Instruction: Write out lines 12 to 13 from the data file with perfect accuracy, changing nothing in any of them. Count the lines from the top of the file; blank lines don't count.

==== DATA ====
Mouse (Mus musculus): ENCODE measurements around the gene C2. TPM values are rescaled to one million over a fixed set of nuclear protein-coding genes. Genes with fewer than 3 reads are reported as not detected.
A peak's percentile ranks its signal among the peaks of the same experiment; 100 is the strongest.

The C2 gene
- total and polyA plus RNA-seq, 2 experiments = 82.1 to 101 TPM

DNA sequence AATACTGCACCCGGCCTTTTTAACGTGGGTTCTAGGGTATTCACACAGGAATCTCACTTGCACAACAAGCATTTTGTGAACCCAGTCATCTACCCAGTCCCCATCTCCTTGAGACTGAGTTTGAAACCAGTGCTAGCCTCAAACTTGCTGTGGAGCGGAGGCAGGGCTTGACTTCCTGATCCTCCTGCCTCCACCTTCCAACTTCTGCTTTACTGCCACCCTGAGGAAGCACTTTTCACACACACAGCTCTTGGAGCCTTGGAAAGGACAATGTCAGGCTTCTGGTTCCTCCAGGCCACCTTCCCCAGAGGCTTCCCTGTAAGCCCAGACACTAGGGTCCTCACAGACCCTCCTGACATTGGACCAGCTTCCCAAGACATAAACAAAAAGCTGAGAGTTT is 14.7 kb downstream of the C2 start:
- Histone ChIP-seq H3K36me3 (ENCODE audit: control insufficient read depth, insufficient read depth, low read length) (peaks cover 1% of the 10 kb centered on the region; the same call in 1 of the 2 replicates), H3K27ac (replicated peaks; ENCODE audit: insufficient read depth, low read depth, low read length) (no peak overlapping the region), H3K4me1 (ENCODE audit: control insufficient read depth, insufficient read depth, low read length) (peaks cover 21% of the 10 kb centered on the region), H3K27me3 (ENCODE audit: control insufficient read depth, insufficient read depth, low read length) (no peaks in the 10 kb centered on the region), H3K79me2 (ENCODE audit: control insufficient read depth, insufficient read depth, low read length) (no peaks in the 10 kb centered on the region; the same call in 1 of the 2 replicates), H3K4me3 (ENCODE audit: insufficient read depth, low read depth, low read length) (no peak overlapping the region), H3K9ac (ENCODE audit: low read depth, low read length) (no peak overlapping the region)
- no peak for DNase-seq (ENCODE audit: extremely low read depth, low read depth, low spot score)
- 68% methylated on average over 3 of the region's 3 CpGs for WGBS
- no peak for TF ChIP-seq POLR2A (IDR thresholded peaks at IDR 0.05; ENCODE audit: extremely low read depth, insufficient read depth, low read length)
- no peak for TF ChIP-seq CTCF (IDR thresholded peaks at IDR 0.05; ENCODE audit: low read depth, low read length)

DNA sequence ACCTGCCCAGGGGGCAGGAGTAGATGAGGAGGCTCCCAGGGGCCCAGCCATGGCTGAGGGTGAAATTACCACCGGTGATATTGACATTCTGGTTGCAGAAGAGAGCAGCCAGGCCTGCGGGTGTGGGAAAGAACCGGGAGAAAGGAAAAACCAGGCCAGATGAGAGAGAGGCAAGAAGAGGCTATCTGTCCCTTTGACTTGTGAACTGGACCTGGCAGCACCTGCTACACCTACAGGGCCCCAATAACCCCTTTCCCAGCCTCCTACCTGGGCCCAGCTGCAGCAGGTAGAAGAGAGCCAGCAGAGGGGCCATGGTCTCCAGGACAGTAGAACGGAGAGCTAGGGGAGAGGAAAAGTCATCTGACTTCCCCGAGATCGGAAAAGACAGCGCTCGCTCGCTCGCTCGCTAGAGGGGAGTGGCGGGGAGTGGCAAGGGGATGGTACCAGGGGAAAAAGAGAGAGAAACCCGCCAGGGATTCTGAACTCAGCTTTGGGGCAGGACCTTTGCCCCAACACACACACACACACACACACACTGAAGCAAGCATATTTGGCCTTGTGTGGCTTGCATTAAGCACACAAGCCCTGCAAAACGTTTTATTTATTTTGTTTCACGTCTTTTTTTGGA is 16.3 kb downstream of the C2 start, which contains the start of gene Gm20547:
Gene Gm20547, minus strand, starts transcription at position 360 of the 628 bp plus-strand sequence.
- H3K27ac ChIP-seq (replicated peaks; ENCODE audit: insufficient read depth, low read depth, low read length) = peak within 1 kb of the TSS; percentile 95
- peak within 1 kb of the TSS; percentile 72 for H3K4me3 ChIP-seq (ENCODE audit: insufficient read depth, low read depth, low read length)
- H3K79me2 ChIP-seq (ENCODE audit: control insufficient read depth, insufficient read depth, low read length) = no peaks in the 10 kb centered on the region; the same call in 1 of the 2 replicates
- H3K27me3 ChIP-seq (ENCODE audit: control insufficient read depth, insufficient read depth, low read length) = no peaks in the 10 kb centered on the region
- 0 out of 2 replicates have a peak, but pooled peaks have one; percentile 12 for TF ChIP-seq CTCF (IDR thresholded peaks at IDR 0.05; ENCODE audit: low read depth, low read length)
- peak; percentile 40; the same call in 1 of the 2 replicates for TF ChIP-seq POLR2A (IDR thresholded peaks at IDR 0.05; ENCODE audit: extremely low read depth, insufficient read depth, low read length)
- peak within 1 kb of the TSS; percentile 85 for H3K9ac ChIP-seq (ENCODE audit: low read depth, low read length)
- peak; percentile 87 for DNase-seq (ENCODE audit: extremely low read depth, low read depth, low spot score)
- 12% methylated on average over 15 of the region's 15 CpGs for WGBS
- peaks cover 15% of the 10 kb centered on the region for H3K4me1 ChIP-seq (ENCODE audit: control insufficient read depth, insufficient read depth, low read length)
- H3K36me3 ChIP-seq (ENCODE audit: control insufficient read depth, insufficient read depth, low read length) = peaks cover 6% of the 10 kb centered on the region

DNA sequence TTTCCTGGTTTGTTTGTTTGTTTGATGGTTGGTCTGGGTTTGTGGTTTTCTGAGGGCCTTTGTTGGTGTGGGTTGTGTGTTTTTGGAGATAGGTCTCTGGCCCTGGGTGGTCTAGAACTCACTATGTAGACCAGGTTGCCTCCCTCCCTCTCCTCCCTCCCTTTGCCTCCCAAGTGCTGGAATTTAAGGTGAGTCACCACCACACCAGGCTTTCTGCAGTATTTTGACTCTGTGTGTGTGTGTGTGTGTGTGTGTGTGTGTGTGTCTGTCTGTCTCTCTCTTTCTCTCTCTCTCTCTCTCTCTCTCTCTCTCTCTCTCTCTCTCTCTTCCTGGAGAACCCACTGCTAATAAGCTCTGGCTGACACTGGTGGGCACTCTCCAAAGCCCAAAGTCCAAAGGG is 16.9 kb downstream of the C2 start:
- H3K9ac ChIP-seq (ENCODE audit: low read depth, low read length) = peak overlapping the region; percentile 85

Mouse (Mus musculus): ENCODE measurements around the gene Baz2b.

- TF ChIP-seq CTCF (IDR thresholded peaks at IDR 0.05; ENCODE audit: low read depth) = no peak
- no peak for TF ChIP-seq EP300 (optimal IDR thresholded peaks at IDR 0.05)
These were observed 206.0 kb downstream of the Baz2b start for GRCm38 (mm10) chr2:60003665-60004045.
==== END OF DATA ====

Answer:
Gene Gm20547, minus strand, starts transcription at position 360 of the 628 bp plus-strand sequence.
- H3K27ac ChIP-seq (replicated peaks; ENCODE audit: insufficient read depth, low read depth, low read length) = peak within 1 kb of the TSS; percentile 95